Over on Tallblokes there’s an article about Poland building a new coal plant. They need energy. They have coal. It works. They are building. I really like the Polish people. Every one I’ve met has had a decent head on their shoulders and interesting to talk with. (Though when I looked at learning Polish I ran away quickly ;-) They glory in the “run on sentence” and it can take a page or two to reach the period at the end… ;-)
EU member Poland breaks ground on new coal fired plant
Posted: May 21, 2015 by tallbloke in Energy
By Kelvin Ross
A groundbreaking ceremony has taken place in Poland on the site of a €800m lignite power plant in Turów.
The ceremony was attended by Poland’s Prime Minister Ewa Kopacz and representatives Mitsubishi Hitachi Power Systems Europe (MHPSE), which will build the plant in co-operation with Polish company Budimex and Técnicas Reunidas from Spain.
It goes on to talk about who and when and such. So Poland needs some added juice, and “renewables” are not on the menu. Might it be that they have seen the downside of wind? These guys are already coping with too much wind and not enough power (in more ways than one…)
Poland Builds Electronic Wall to Keep Out German Renewables
German renewables are invading Poland.
RenewEconomy, Giles Parkinson
November 18, 2013
Poland, the host of the climate change negotiations, is going to extreme lengths to protect its coal-fired electricity industry — making sudden changes to renewable energy support schemes, and even going so far as erecting a form of electronic barrier to keep renewable energy from neighboring Germany out of its grid.
The move appears to have been made with the sole intention of protecting the economic interests of its incumbent, centralized and heavily coal-reliant grid. As Germany roars toward a decentralized, renewables-based grid, Poland appears determined to stick to the past. The contrast between the two countries could not be starker.
The move to install equipment known as phase-shifters on transmission links between Poland and Germany is designed to give the Polish grid operator the power to block excess renewables output from Germany entering the Polish grid. As in Germany, a large amount of renewable energy causes wholesale prices to come down — and profits to fall.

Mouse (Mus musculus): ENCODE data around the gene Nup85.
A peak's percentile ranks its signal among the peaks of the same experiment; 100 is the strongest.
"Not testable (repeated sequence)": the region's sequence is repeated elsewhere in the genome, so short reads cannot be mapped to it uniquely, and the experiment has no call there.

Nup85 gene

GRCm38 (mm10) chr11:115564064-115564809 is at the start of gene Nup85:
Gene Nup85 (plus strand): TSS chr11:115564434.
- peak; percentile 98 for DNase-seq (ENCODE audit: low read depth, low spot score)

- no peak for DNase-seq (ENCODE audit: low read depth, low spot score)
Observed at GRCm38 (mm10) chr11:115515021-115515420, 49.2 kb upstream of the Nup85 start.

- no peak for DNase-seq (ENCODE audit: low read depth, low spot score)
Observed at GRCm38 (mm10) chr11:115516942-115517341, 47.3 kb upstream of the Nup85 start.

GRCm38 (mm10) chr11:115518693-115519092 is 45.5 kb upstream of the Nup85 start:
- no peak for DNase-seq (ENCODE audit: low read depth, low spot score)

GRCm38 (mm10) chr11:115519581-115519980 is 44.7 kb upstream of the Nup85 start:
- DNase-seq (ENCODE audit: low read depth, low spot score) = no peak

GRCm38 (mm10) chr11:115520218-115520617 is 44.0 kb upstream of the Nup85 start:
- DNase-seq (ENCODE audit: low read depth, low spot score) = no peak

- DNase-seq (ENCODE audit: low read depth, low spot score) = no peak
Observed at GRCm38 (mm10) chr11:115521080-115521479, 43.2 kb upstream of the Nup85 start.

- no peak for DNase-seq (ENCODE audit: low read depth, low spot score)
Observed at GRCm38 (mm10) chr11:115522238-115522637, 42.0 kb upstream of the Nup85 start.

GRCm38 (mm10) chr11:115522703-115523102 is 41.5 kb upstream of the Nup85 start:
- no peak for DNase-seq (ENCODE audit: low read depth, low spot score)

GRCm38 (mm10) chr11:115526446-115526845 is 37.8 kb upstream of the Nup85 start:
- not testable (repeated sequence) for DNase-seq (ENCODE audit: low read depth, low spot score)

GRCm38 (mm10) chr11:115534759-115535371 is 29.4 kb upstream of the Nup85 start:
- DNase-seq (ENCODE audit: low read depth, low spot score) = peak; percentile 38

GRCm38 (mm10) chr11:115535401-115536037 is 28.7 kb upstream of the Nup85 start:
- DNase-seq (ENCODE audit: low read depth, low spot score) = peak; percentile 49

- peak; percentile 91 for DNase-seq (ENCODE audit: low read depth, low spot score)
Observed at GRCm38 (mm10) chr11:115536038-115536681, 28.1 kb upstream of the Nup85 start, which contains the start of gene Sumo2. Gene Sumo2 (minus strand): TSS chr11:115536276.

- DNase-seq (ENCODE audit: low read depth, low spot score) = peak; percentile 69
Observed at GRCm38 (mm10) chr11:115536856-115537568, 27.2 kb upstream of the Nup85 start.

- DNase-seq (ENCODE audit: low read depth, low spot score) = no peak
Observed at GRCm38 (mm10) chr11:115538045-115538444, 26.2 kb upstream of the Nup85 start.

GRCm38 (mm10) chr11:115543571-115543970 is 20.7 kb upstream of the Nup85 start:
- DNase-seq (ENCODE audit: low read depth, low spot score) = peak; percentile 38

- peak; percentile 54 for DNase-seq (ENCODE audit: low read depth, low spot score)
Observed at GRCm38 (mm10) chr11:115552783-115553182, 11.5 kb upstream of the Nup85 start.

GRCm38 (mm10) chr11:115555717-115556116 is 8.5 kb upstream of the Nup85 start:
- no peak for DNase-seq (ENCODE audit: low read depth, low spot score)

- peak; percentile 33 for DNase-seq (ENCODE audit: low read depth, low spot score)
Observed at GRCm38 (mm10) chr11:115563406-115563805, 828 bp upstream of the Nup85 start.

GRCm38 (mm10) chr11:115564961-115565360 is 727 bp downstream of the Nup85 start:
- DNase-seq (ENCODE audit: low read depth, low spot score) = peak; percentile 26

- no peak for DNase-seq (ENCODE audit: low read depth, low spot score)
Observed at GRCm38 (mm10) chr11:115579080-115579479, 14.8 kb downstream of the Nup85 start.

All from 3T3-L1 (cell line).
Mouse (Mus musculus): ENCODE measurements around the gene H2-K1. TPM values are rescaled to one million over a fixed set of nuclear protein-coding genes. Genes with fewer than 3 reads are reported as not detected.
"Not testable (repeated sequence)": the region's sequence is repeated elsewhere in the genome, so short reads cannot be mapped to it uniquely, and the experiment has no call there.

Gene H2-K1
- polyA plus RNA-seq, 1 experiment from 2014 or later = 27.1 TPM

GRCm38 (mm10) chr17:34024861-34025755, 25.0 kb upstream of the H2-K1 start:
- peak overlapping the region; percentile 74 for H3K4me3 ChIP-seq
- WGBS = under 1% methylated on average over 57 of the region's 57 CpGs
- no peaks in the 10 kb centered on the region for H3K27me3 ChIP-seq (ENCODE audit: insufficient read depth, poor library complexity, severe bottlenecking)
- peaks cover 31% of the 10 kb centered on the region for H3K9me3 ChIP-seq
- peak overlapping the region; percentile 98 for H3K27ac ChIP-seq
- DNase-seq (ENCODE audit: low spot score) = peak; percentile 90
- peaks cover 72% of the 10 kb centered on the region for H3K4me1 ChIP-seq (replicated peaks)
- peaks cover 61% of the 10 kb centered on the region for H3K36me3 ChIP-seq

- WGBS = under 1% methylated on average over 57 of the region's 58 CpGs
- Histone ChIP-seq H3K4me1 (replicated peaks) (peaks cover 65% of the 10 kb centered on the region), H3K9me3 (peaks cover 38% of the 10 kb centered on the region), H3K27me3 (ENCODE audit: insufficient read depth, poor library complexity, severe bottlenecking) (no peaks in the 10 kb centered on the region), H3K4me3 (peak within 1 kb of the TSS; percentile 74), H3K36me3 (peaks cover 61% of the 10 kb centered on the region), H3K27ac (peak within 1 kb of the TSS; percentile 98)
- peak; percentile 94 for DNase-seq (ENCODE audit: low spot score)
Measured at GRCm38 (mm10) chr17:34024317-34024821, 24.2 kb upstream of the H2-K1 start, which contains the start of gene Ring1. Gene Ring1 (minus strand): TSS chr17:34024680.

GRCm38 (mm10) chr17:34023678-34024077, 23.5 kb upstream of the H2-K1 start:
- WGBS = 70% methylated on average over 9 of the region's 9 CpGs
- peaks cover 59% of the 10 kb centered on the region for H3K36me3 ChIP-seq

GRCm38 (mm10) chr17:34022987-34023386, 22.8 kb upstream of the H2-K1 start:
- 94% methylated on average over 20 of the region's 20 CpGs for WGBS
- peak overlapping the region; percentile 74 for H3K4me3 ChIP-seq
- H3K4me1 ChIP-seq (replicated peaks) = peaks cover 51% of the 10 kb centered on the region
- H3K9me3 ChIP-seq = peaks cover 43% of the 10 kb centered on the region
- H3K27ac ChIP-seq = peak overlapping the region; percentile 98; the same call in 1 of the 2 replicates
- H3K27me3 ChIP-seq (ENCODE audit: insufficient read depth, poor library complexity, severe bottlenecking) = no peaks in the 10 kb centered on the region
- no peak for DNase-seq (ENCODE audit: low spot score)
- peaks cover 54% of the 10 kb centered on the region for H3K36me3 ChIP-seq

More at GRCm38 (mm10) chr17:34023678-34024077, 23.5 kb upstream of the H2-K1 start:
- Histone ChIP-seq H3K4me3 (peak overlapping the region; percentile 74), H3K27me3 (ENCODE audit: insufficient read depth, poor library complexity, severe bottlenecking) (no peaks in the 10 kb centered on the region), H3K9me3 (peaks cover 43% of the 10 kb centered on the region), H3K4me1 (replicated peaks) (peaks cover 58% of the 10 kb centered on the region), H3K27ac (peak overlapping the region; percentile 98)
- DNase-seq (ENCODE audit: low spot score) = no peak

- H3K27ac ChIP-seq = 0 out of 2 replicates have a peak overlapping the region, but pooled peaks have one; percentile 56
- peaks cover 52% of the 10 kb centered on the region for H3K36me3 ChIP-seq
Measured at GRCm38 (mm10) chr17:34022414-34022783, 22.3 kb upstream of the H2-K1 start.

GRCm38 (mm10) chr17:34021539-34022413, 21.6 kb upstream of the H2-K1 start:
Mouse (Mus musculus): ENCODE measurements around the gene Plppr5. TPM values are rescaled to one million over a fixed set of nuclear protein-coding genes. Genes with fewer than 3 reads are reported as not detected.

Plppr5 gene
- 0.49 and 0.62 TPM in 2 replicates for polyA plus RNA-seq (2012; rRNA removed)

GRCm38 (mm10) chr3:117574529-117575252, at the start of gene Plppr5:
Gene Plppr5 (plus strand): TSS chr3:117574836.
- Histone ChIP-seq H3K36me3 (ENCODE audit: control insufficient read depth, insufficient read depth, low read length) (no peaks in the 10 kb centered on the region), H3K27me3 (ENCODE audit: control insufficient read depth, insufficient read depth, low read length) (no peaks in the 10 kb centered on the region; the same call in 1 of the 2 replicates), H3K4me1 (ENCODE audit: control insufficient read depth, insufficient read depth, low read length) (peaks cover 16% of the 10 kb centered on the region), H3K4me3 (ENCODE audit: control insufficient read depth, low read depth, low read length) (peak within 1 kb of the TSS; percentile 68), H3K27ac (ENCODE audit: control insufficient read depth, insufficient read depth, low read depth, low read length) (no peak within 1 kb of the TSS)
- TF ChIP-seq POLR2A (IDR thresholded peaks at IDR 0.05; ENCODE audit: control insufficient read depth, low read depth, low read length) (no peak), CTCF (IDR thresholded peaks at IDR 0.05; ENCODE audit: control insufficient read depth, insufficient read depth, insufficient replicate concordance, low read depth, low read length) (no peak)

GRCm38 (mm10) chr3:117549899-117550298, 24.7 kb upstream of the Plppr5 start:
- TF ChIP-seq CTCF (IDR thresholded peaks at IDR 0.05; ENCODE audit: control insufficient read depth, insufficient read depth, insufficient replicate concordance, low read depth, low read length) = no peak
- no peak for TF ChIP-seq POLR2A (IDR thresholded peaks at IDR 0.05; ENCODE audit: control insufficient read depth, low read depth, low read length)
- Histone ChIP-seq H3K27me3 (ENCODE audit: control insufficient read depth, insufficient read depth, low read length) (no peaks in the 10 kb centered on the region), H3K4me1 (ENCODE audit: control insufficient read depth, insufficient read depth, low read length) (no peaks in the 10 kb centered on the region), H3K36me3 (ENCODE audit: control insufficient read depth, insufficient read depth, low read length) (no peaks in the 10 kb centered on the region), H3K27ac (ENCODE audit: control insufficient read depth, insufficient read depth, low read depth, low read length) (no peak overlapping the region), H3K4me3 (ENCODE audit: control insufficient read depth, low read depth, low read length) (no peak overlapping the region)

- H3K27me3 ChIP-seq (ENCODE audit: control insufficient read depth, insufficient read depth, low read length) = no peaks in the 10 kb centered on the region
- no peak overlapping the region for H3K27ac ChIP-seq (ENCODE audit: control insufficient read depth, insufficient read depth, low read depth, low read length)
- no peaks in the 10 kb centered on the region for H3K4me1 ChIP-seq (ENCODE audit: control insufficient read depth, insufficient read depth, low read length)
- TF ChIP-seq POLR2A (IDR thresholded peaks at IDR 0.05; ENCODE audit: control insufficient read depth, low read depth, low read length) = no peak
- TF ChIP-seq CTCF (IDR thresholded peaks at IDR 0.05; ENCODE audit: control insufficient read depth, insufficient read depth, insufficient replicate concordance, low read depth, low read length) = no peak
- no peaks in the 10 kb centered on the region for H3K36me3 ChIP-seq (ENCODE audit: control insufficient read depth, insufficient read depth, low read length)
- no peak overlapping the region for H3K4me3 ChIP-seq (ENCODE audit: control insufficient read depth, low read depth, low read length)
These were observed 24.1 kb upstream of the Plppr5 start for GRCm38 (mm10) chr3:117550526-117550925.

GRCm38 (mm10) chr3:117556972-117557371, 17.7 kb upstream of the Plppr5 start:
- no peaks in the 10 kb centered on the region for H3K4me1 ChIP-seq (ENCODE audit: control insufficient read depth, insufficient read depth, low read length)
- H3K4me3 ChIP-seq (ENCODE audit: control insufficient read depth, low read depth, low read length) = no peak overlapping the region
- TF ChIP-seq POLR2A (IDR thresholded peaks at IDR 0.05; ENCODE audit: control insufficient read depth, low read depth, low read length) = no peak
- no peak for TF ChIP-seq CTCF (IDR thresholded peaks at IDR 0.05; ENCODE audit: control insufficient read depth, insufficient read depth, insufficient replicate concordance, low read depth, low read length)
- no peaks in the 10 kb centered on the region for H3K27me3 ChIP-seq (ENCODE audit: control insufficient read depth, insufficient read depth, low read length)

The phase-shifters are being tested in coming months and will be installed over the next year by the German network operator 50Hertz, which looks after the grid in the eastern past of the country adjoining Poland.
Grzegorz Wisniewski, the president of the Institute for Renewable Energy, says the move is clearly designed to protect the income of the incumbent generators in Poland, and comes as the country is facing a looming energy deficit in a few years’ time.
“This is such a short-term strategy,” said Wisniewski. “We should be making the connections bigger, and opening the market up, not closing it,” Wisniewski said, noting that the state-owned utilities returned 10 billion Polish zlotys last year. “They are treating it like an extra tax.”
The move comes as Poland’s own renewable energy development grinds to a halt, hit by changing rules and a lack of policy support, and a renewable energy scheme that has encouraged coal-fired generators to burn biomass to generate green credits.
It goes on from there, generally moaning about the lack of support for renewables and how this must all just be a push for coal profits and all. It also has a rather funny photo… while attempting to promote more solar, it has a photo of a field of solar panels under low cloud / high fog and doing nearly nothing… Gotta luv it…
I like some of the comments, which happen to show more understanding than some of the article. Such as:
The reason the ‘wall’ was put up is that the Germans wanted to force power onto Poland when it could not handle any more. Renewable output is impossible to manage on the scales that Germany is planning, and Poland does not want to freeze in the dark, as is the Germany plan for 2020.
Someone has clue. And it is Poland. And a guy named Tom Anderson.
But that got me wondering just what is a “phase shifter” and how does it stop power from flowing?
The Tech Of Valves On Power Lines
The Tech of a phase shifter is also known by the name “quadrature booster”. Nice to know about in case one ever needs a way to put a faucet in the power line somewhere.